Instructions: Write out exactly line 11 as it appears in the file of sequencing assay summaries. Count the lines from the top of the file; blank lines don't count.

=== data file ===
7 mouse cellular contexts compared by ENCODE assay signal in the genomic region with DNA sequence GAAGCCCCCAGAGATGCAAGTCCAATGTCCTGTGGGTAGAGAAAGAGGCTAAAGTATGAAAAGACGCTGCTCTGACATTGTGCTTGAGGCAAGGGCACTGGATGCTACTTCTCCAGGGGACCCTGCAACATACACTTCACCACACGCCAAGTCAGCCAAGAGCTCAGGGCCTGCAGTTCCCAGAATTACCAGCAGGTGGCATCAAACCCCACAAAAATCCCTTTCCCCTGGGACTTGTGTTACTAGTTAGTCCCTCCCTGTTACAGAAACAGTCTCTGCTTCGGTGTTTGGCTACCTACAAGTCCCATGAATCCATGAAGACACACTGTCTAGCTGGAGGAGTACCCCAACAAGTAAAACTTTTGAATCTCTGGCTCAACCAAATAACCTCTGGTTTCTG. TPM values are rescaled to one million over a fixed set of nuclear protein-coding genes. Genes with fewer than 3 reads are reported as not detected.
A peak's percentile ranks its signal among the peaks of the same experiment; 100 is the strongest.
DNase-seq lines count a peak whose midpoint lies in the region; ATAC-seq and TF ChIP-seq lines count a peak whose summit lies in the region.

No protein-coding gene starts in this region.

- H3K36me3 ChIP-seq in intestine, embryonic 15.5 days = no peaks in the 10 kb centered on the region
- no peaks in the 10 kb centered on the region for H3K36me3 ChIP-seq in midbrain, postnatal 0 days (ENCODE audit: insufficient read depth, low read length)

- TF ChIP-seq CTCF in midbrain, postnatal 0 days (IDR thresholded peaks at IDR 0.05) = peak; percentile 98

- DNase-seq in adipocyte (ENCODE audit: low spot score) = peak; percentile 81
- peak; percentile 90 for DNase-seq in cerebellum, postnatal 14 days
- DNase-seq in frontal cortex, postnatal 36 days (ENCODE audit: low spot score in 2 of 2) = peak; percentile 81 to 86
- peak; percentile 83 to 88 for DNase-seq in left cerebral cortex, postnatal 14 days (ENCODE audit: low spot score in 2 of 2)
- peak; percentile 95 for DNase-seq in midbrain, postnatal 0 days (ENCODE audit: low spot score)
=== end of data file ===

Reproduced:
- peak; percentile 83 to 88 for DNase-seq in left cerebral cortex, postnatal 14 days (ENCODE audit: low spot score in 2 of 2)